Two of the most common assumptions I hear about practice are 1) that effective practice means lots of repetitions, and 2) that effective practice means avoiding errors. Unfortunately, by following these two assumptions, we can actually make ourselves worse and get seriously injured.
Plenty of research (e.g., Ericcson et al.,1993) shows that, aside from requiring the high level of alertness and focus I talked about in a previous post, repetitions also need to be goal-oriented and highly strategic for them to be effective. I recommend using the Strategic Practice and/or Deliberate Practice methods that I discussed in a previous post.
Research also suggests an average upper and lower limit for how many (mindful) repetitions result in significant improvement. The ideal amount of repetitions seems to be the smallest amount which results in roughly 85%, correct and 15% incorrect repetitions. For example, if you make 1 mistake you need to follow it up with roughly 6 to 7 correct repetitions.
The assumption that practice means avoiding errors not only prevents us from improving effectively but can also lead us down the impossible and anxiety-provoking path of perfection! 😰
The reality, according to science, is that errors, when corrected mindfully and immediately, are the keys to improvement and to the neuroplastic changes that will allow us to learn faster. Think of errors like short riddles that, when solved, act like clues to help us decode a larger mystery.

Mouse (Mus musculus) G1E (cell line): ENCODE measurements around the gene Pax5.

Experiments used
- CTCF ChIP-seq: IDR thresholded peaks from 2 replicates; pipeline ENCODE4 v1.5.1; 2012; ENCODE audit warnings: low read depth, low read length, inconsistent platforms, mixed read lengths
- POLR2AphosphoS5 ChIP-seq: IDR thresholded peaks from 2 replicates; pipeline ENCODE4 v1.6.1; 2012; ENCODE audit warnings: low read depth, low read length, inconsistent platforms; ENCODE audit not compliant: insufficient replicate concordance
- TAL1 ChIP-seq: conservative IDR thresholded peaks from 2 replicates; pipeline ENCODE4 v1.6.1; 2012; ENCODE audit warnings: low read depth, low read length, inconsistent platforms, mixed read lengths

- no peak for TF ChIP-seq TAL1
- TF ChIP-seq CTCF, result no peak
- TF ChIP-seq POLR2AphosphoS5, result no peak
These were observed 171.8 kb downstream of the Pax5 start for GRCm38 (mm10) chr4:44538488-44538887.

Frustration Frustration is also extremely important for learning. When we feel frustrated during a learning task, according to science, our brain releases neurochemicals that help us become more alert, focused, and tell the brain that something needs to change right away. According to neuroscientist, Andrew Huberman, instead of giving up, we can accelerate learning by doing several more repetitions right when we begin feeling frustrated.
Remind yourself that you will, and should make errors in practice. Once identified, correct them strategically and mindfully right away.
Remember that the more errors you identify and solve, the closer you will be to success.
Keep your repetition ratio around 15% incorrect to 85% correct and keep your total amount of reps. low.
Do several more repetitions as soon as you feel frustrated to help your brain solidify your corrections.
And of course, always be highly focused and alert when practicing.
Please let me know in the comments (at the bottom of the page here) if you found these strategies helpful.
And if you’re interested in lessons, please contact me below as well. Thanks and happy practicing!
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